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Tax Write-Offs for Millennials

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    It seems like it's millennials this and millennials that. All focus is on us for one reason or another. Perhaps because we are gaining ground on the work force and the torch will pass to us one day(scary thought). I remember being in college and doing my tax returns for the first time. There is no telling what I could have written off, but didn't because I was uninformed. Now that I'm out of the world of mid-finals and pub crawls, I'm taking a more serious approach to my taxes.

    You can write off student loan interest. I've read that you can deduct as much as $2,500, as long has you have a modified adjusted-gross income below 80k or 160k if you're married. Remember, you can write off one-time courses as well, even if the course doesn't lead to a degree of some kind. So, that means you can totally take that Russian class at the community college.

    For those of you who may be between jobs or at least earn less than 14k, you can qualify for an earned-income credit. There is also something to be said about moving extra money into a retirement account. You can contribute up to $5,500 a year into an IRA and can deduct the full amount.

    Don't forget job-related credits, such as travel costs for relocation to a new job. You can even deduct job-hunting expenses such as fees from agencies, even down to the cost of printing off your resume.

    So, there is hope for the new kids on the block. These tax credits could really help someone who is starting to look toward the long-term. Has anyone written off similar items? Are there other write-offs that I haven't even thought about?

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    The student loan write off is a good one. Something I didn't know about until last year. Sucks to have missed out for so many years. We really need more comprehensive education on all the available deductions out there. It's crazy what you will miss out on simply by not being told. I went through a few tax consultants before finally my current tax pro told me about it. Apparently even experts aren't always completely on the ball either.
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    It reminds me of those old commercials with that guy in a green "dollar sign" suit, screaming at the camera, "The government owes you money, but they don't want you to know about it, buy my $50 book and get the grants you deserve."
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    J.K.Logic Wrote: The student loan write off is a good one. Something I didn't know about until last year. Sucks to have missed out for so many years. We really need more comprehensive education on all the available deductions out there. It's crazy what you will miss out on simply by not being told. I went through a few tax consultants before finally my current tax pro told me about it. Apparently even experts aren't always completely on the ball either.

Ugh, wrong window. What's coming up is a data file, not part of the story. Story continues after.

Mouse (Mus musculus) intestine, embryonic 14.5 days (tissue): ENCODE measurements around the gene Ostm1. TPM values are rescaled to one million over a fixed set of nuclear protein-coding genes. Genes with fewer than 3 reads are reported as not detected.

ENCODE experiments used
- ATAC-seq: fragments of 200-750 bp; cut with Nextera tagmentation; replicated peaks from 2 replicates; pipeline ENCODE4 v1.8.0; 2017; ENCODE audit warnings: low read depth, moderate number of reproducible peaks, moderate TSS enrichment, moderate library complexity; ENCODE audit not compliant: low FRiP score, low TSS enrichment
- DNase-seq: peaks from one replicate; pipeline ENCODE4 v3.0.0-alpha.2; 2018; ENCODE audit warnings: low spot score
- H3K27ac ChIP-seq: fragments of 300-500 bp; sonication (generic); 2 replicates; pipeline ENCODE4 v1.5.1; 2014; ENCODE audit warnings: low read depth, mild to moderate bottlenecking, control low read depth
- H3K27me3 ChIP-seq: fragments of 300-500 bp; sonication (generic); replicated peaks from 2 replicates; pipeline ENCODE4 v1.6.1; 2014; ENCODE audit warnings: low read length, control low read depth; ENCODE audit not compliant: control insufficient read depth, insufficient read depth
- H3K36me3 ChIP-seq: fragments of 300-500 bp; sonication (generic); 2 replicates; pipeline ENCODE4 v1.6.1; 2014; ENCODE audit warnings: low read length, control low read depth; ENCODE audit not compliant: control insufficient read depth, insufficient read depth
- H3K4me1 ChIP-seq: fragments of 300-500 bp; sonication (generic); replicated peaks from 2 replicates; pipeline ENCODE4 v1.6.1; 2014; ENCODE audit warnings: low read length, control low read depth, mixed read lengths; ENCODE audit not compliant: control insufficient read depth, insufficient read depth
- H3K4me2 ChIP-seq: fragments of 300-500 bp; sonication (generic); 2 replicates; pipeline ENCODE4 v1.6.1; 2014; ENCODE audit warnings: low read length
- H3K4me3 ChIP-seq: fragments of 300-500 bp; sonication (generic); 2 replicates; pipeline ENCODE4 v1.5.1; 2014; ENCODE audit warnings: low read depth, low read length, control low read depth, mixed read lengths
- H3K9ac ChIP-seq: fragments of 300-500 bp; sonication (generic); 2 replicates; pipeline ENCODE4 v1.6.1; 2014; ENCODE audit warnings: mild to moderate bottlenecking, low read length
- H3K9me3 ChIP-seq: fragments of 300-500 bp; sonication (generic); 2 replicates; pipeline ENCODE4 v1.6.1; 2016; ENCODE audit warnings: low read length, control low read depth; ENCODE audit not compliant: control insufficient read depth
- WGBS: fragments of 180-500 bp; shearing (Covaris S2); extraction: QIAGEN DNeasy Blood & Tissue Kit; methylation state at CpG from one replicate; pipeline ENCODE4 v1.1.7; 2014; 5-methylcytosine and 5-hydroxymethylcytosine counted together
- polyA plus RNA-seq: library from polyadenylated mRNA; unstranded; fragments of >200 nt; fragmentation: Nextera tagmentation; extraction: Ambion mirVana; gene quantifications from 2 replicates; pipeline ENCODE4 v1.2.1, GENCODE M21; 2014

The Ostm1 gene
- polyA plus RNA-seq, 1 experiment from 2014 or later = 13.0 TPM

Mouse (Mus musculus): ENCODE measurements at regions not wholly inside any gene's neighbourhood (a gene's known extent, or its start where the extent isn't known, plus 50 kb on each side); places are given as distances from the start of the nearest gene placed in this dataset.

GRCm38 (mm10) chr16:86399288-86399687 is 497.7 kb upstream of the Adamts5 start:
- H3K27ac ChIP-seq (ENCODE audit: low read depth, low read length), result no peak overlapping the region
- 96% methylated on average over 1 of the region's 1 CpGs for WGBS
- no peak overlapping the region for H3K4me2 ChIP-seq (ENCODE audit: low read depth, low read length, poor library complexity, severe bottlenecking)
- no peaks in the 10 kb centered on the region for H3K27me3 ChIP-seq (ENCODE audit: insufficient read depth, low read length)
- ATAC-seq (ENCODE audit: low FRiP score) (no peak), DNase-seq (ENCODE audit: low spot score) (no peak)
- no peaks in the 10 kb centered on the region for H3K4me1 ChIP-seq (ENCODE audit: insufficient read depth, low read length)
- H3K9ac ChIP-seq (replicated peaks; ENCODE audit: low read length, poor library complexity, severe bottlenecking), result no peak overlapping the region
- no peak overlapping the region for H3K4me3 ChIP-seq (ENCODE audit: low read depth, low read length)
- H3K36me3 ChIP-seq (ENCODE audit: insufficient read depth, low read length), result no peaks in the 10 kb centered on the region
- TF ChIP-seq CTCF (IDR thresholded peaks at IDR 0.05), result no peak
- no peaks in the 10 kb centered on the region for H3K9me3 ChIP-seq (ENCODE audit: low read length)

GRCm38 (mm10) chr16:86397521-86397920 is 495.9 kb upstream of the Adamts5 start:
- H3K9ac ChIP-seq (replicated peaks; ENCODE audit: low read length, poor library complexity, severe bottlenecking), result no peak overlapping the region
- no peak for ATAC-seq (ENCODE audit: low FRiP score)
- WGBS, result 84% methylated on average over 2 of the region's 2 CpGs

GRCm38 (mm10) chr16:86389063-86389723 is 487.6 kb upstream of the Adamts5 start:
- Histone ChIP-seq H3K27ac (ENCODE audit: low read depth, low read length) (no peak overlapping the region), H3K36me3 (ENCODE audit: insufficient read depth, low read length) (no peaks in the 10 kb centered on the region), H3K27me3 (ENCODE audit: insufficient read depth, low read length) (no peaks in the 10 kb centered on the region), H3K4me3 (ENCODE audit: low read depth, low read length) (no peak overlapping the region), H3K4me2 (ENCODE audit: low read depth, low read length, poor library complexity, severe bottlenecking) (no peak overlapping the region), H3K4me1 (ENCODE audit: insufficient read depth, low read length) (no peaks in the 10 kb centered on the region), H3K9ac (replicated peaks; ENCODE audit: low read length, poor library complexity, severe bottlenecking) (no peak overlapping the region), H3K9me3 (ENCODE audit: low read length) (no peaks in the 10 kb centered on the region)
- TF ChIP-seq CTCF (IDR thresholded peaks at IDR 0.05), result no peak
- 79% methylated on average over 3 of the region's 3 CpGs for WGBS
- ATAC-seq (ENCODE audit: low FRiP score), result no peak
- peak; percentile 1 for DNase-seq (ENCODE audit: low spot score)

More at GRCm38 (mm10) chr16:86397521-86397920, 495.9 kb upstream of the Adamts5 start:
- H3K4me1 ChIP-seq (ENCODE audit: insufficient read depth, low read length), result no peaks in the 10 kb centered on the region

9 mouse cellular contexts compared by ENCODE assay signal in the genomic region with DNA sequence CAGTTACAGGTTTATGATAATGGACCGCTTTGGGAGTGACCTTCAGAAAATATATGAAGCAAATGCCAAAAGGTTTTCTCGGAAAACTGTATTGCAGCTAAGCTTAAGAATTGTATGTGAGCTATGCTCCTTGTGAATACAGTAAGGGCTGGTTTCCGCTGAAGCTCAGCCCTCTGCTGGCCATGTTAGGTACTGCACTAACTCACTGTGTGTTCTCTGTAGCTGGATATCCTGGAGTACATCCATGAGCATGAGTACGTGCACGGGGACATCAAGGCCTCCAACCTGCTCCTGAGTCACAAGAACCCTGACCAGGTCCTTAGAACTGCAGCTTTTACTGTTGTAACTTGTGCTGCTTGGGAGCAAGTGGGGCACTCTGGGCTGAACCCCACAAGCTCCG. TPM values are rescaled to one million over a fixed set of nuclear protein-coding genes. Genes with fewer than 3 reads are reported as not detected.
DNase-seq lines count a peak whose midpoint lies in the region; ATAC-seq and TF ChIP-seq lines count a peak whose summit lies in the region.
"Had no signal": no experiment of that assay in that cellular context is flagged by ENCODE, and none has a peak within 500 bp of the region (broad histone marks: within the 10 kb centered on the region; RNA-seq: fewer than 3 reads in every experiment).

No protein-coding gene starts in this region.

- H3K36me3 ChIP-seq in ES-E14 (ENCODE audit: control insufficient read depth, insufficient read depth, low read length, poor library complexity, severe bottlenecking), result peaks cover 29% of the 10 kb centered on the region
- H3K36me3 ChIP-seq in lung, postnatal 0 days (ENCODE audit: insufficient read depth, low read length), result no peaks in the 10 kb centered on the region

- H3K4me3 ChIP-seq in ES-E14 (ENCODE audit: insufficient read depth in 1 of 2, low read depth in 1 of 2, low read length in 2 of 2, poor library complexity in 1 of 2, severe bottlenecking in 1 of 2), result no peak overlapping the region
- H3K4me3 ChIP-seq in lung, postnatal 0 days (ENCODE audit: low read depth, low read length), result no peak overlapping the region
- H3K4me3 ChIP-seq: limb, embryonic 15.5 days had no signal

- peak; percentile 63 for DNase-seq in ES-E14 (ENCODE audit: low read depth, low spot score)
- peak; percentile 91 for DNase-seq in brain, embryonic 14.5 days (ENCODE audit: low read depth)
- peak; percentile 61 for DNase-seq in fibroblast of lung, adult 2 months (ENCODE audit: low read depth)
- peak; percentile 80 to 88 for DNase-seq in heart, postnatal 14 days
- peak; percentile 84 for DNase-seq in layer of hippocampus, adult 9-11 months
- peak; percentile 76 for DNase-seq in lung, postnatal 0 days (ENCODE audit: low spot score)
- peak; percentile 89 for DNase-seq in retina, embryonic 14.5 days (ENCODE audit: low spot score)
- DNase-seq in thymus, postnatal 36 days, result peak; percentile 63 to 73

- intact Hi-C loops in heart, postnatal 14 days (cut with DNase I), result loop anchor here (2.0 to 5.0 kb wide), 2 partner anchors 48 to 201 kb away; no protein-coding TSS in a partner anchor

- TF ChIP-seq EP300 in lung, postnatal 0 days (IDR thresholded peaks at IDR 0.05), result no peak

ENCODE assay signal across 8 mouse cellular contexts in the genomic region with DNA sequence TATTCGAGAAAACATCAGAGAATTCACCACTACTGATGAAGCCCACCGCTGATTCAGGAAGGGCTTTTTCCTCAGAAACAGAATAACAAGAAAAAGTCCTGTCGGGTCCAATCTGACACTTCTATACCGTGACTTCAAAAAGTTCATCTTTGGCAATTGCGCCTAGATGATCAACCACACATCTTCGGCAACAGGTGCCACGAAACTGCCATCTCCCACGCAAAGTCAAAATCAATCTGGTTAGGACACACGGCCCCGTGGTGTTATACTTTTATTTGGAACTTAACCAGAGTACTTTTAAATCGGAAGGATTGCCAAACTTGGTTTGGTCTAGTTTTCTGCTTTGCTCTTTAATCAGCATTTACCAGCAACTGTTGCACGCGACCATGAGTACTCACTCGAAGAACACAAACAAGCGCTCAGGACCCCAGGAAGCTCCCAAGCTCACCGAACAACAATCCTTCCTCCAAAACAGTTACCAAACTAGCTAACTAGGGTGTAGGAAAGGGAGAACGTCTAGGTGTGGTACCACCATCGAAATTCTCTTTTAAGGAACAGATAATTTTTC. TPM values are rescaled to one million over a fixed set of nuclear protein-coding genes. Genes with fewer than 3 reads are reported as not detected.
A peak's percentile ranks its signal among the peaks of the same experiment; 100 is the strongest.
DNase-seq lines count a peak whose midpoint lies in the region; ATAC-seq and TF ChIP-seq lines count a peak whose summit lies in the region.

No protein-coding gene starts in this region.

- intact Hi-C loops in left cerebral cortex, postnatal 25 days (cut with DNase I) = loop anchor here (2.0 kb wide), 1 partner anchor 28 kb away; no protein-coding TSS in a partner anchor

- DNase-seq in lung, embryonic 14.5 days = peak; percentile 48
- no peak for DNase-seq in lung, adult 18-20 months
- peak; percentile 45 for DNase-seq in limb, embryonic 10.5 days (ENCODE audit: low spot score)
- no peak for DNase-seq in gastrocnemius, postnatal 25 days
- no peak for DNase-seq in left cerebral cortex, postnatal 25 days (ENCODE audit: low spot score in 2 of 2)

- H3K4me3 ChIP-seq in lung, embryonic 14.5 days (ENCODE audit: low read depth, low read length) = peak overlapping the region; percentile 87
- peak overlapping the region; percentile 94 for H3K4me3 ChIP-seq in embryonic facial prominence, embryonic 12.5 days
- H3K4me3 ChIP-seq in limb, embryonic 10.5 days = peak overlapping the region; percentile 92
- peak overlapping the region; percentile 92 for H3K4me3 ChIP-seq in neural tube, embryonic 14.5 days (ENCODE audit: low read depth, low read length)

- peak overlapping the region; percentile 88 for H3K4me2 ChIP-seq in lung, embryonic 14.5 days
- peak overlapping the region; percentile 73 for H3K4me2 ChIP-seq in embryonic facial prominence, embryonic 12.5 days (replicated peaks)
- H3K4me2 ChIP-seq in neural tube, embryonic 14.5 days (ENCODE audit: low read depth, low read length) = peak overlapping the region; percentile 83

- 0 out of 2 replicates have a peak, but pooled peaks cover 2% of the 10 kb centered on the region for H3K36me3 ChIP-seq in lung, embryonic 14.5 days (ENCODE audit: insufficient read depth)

It's a shame how difficult it is to find out about all the various tax write offs. You'd think there would be an easier way for average people to figure out what write offs they are eligible for. It's almost like you have to be a professional tax lawyer to understand it all.
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    Good thread. Wanted to bump to include this:

    4 Tax Breaks Millennials Can’t Afford to Miss

    Includes some that we haven't yet covered here, mainly:

    Retirement Saver's Credit. If you make less than $30,500 and are already putting money back for retirement, then you qualify for a $1000 tax credit.

    Lifetime Learning Credit. If you are paying for your schooling mostly out of pocket and make less than $64k, you can possibly qualify for as much as a $2,000 credit as well.

    Moving Expense Deduction. If you relocated because of a job switch more than 50 miles away, you can deduct - driving expenses, shipping and storage fees, plus the costs of hiring a moving van.

    Share more if you can find any.

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    bryce28 Wrote:

    Good thread. Wanted to bump to include this:

    4 Tax Breaks Millennials Can’t Afford to Miss

    Includes some that we haven't yet covered here, mainly:

    Retirement Saver's Credit. If you make less than $30,500 and are already putting money back for retirement, then you qualify for a $1000 tax credit.

    Lifetime Learning Credit. If you are paying for your schooling mostly out of pocket and make less than $64k, you can possibly qualify for as much as a $2,000 credit as well.

    Moving Expense Deduction. If you relocated because of a job switch more than 50 miles away, you can deduct - driving expenses, shipping and storage fees, plus the costs of hiring a moving van.

    Share more if you can find any.

    Thanks for the update on this. Knowledge is power, especially when it comes to government programs etc.